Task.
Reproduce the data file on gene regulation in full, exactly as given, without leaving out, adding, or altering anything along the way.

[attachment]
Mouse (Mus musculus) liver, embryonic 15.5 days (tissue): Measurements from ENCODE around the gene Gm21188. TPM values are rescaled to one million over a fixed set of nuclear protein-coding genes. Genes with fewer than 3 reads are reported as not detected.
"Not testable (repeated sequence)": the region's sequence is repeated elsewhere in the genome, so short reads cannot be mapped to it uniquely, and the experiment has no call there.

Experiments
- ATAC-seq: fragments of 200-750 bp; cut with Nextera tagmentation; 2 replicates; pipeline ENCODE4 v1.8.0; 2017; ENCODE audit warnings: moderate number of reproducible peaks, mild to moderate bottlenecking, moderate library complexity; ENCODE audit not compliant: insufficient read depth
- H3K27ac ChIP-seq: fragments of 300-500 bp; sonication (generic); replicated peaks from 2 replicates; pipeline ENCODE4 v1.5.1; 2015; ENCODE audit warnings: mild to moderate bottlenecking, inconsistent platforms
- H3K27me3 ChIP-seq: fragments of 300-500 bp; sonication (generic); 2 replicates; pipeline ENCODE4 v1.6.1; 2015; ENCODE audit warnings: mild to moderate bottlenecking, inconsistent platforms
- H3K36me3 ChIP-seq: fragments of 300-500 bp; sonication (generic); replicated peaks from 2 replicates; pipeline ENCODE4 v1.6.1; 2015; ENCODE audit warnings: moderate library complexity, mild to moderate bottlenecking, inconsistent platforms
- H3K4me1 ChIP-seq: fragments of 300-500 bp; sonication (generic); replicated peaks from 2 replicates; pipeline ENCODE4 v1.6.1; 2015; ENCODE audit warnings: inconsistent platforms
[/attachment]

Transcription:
Mouse (Mus musculus) liver, embryonic 15.5 days (tissue): Measurements from ENCODE around the gene Gm21188. TPM values are rescaled to one million over a fixed set of nuclear protein-coding genes. Genes with fewer than 3 reads are reported as not detected.
"Not testable (repeated sequence)": the region's sequence is repeated elsewhere in the genome, so short reads cannot be mapped to it uniquely, and the experiment has no call there.

Experiments
- ATAC-seq: fragments of 200-750 bp; cut with Nextera tagmentation; 2 replicates; pipeline ENCODE4 v1.8.0; 2017; ENCODE audit warnings: moderate number of reproducible peaks, mild to moderate bottlenecking, moderate library complexity; ENCODE audit not compliant: insufficient read depth
- H3K27ac ChIP-seq: fragments of 300-500 bp; sonication (generic); replicated peaks from 2 replicates; pipeline ENCODE4 v1.5.1; 2015; ENCODE audit warnings: mild to moderate bottlenecking, inconsistent platforms
- H3K27me3 ChIP-seq: fragments of 300-500 bp; sonication (generic); 2 replicates; pipeline ENCODE4 v1.6.1; 2015; ENCODE audit warnings: mild to moderate bottlenecking, inconsistent platforms
- H3K36me3 ChIP-seq: fragments of 300-500 bp; sonication (generic); replicated peaks from 2 replicates; pipeline ENCODE4 v1.6.1; 2015; ENCODE audit warnings: moderate library complexity, mild to moderate bottlenecking, inconsistent platforms
- H3K4me1 ChIP-seq: fragments of 300-500 bp; sonication (generic); replicated peaks from 2 replicates; pipeline ENCODE4 v1.6.1; 2015; ENCODE audit warnings: inconsistent platforms